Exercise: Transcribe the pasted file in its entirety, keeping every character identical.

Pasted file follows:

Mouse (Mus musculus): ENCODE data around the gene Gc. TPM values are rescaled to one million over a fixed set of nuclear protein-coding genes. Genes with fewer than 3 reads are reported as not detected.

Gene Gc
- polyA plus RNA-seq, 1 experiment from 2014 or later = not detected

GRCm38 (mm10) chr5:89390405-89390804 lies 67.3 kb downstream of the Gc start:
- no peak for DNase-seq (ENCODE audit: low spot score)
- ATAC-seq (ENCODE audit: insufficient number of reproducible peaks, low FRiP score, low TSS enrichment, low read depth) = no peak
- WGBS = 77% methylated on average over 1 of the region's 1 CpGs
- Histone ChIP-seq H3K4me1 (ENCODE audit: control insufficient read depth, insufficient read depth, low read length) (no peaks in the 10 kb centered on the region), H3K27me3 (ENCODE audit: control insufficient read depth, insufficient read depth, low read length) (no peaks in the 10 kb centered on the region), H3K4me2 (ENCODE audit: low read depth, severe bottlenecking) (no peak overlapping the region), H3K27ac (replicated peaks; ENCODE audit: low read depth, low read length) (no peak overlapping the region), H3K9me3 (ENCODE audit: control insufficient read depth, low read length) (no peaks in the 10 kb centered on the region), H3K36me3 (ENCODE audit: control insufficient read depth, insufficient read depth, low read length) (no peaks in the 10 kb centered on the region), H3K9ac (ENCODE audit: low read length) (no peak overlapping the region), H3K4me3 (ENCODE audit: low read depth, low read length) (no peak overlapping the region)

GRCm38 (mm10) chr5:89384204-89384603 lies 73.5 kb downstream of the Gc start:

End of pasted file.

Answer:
Mouse (Mus musculus): ENCODE data around the gene Gc. TPM values are rescaled to one million over a fixed set of nuclear protein-coding genes. Genes with fewer than 3 reads are reported as not detected.

Gene Gc
- polyA plus RNA-seq, 1 experiment from 2014 or later = not detected

GRCm38 (mm10) chr5:89390405-89390804 lies 67.3 kb downstream of the Gc start:
- no peak for DNase-seq (ENCODE audit: low spot score)
- ATAC-seq (ENCODE audit: insufficient number of reproducible peaks, low FRiP score, low TSS enrichment, low read depth) = no peak
- WGBS = 77% methylated on average over 1 of the region's 1 CpGs
- Histone ChIP-seq H3K4me1 (ENCODE audit: control insufficient read depth, insufficient read depth, low read length) (no peaks in the 10 kb centered on the region), H3K27me3 (ENCODE audit: control insufficient read depth, insufficient read depth, low read length) (no peaks in the 10 kb centered on the region), H3K4me2 (ENCODE audit: low read depth, severe bottlenecking) (no peak overlapping the region), H3K27ac (replicated peaks; ENCODE audit: low read depth, low read length) (no peak overlapping the region), H3K9me3 (ENCODE audit: control insufficient read depth, low read length) (no peaks in the 10 kb centered on the region), H3K36me3 (ENCODE audit: control insufficient read depth, insufficient read depth, low read length) (no peaks in the 10 kb centered on the region), H3K9ac (ENCODE audit: low read length) (no peak overlapping the region), H3K4me3 (ENCODE audit: low read depth, low read length) (no peak overlapping the region)

GRCm38 (mm10) chr5:89384204-89384603 lies 73.5 kb downstream of the Gc start: